In Florida, whose water is it, anyway?

A valve on Goldenrod Road dumps 37,000 gallons of drinking water daily to prevent the remaining water in a pipeline from going stale. Experts think such a scene will soon be from a bygone era as utilities and other entities fight to control and hoard every drop. (George Skene, Orlando Sentinel)

The next time you go to your kitchen faucet for a drink, think about who owns that water.

Because for every expert who says it belongs to you, others counter you merely have Florida's permission to use it, and you pay only for having water sanitized and pumped into your home.

That disagreement illustrates an intensifying debate over whether the state should regulate water in the future as essentially the private property of metropolitan utilities, agricultural corporations and owners of large properties.


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The long-standing approach has been to protect increasingly scarce supplies, including the nearly tapped-out aquifer that serves most of the state, for the benefit of Florida's residents, its environment and as an essential element of life that nobody can claim to own.

"Whose water is it?" said Audubon of Florida legislative adviser Mary Jean Yon.

Already, serious tensions over scarce supplies span the state, including a Panhandle fight over proposed wells, Jacksonville's contested pumping of the Floridan Aquifer, Orange County's quest to tap a reservoir on remote ranchland and high-stakes competition over South Florida's Lake Okeechobee.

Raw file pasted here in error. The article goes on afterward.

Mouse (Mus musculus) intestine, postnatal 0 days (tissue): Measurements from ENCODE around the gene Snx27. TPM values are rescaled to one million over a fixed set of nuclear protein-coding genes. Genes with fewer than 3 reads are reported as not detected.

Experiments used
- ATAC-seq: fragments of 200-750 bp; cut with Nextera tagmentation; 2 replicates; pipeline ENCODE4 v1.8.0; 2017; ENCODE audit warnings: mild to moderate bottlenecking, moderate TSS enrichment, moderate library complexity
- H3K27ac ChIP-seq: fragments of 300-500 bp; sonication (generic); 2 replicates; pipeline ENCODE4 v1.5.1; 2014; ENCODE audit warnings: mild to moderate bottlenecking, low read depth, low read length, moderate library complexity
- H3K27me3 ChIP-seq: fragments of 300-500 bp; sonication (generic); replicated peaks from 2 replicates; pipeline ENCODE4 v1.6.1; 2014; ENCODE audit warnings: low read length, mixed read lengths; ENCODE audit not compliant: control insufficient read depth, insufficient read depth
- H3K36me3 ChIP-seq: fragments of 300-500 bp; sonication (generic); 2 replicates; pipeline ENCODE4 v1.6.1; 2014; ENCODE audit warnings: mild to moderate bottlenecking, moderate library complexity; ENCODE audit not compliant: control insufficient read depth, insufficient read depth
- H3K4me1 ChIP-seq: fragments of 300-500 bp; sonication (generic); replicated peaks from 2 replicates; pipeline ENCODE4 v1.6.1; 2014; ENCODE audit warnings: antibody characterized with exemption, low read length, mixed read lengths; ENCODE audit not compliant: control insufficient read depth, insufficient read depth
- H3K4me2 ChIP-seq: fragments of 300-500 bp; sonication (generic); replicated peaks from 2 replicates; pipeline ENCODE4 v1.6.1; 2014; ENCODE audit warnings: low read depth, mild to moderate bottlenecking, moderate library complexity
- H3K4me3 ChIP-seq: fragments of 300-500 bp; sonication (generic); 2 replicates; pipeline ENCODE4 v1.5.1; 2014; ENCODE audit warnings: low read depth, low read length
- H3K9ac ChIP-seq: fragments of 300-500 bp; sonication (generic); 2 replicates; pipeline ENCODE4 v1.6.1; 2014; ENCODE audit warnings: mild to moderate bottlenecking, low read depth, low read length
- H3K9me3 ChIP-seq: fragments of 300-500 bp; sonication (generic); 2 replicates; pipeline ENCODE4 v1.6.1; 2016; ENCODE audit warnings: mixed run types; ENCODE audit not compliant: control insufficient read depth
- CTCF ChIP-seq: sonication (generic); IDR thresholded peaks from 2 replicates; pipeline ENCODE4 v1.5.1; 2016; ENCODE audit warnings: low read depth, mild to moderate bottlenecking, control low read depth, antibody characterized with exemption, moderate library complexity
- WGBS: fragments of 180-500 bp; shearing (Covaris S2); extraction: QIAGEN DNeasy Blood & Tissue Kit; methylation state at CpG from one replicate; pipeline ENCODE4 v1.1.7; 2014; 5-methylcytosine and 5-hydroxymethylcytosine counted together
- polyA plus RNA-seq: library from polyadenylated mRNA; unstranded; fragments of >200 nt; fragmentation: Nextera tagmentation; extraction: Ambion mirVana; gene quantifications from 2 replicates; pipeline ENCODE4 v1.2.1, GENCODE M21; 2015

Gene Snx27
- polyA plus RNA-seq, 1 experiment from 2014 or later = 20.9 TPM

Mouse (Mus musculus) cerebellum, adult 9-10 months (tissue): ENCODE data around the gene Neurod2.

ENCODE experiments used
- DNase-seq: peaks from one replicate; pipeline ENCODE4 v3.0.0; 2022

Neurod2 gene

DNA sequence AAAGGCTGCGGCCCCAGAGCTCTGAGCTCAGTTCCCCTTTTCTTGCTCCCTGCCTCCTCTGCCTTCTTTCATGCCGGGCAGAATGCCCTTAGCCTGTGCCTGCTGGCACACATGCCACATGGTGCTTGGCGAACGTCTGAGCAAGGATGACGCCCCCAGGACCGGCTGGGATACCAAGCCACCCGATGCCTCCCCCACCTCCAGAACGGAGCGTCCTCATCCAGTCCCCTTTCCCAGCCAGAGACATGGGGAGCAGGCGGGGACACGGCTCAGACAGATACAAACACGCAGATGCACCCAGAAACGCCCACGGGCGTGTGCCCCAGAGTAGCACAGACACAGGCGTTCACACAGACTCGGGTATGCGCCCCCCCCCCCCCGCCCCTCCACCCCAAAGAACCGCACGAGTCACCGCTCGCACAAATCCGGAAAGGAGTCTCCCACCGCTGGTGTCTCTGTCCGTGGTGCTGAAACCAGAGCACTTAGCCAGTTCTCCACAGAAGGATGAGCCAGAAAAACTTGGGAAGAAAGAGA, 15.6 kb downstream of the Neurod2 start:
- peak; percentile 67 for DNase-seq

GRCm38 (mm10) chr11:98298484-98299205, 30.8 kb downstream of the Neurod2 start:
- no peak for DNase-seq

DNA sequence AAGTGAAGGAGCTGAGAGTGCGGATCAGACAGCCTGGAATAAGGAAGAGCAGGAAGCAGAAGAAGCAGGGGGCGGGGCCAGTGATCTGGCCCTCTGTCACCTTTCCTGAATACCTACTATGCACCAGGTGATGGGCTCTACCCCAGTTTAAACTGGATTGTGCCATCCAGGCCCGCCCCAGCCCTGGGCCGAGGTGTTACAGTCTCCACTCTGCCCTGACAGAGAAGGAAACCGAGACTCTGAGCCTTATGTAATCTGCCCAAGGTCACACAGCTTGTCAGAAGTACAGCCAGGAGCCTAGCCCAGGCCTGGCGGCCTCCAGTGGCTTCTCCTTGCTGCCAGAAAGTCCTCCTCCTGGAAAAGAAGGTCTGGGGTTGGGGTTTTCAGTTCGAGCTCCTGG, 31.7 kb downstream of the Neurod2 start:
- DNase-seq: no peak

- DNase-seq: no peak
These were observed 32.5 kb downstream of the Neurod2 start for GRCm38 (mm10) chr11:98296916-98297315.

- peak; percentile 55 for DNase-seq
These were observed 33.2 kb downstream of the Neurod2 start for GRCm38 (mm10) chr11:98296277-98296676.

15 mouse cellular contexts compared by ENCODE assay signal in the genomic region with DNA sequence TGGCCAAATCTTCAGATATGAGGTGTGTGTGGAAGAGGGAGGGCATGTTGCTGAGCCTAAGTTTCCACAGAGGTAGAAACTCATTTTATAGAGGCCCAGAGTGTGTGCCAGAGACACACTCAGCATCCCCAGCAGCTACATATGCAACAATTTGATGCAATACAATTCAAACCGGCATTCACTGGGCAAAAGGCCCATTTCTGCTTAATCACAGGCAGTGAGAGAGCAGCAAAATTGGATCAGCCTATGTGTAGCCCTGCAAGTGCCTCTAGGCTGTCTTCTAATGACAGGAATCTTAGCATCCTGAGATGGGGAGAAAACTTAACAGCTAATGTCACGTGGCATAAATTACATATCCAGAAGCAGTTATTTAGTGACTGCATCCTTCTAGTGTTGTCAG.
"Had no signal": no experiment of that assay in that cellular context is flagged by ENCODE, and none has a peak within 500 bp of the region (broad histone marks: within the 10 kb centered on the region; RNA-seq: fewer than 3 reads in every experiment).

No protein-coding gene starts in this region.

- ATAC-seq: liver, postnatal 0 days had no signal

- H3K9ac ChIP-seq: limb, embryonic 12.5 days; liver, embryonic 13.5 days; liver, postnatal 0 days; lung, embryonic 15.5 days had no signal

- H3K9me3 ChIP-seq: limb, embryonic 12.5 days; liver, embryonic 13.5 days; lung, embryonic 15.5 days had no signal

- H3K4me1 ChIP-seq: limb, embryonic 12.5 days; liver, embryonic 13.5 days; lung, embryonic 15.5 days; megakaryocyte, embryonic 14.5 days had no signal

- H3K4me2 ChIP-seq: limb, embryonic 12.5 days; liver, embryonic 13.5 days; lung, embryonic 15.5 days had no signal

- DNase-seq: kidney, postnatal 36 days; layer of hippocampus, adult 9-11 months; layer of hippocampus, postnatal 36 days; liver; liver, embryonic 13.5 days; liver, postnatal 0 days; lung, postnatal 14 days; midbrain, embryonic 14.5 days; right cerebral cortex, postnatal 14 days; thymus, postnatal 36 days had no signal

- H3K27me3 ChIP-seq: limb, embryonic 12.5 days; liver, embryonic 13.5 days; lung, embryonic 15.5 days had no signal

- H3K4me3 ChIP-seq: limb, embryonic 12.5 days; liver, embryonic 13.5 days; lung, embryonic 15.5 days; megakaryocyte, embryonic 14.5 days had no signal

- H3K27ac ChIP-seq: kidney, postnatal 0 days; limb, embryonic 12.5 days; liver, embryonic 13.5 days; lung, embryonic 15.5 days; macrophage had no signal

Former Gov. Bob Graham recently launched the Florida Conservation Coalition to thwart what he calls the "privatizing" of water supplies.

Graham said he is concerned in part because of actions by Gov. Rick Scott and lawmakers this year to shrink and weaken state-watchdog agencies and a proposed law that would give utilities greater control over sources.

Asked who is behind those measures: "I don't know," Graham said. "Those who appear to have privatization as their goal aren't going to announce that that's their goal."

"If I were game-planning private ownership of water … many of the things happening in the Legislature would provide the leading edge," Graham said.

Not all environmentalists are comfortable using the word "privatization" but worry about the state's control of supplies gradually being taken over by utilities and private entities. They say it could result in rising bills for homeowners, harm to the state's environment and some local governments using expanded rights to monopolize development.

For now, most people may know little about the source and price of their water.

What flows from a kitchen tap in Orlando was, just the day before, 1,500 feet deep in porous limestone of the Floridan Aquifer, where it had been for most of a century.

An Orlando Utilities Commission bill for a household using 10,000 gallons in a month charges $5.35 for operations; $5.02 for customer service; $4.84 for machinery and property; $1.63 for electricity and chemicals; 99 cents for meter reading; and 65 cents in fees — or profit — to the city.

A cup of water, then, costs about one one-hundredth of a penny; but not one penny is spent on the water itself, according to even to local utility officials.

"What you pay for is what it cost to withdraw it from the ground, the cost to treat it, what it costs to transmit it," said Lee "Chip" Merriam, legislative- and regulatory-compliance officer at Orlando Utilities Commission.

Teresa Remudo-Fries, deputy director of Orange County Utilities, said, "We all pay for the cost associated with using the water, not for owning it."

Other experts, such as Jake Varn, a former state environmental regulator and now a Tallahassee attorney specializing in water, dispute that water isn't owned.

"That's poppycock," said Varn, who does agree that aquifer and river waters are state-owned but not the waters captured and pumped by a utility.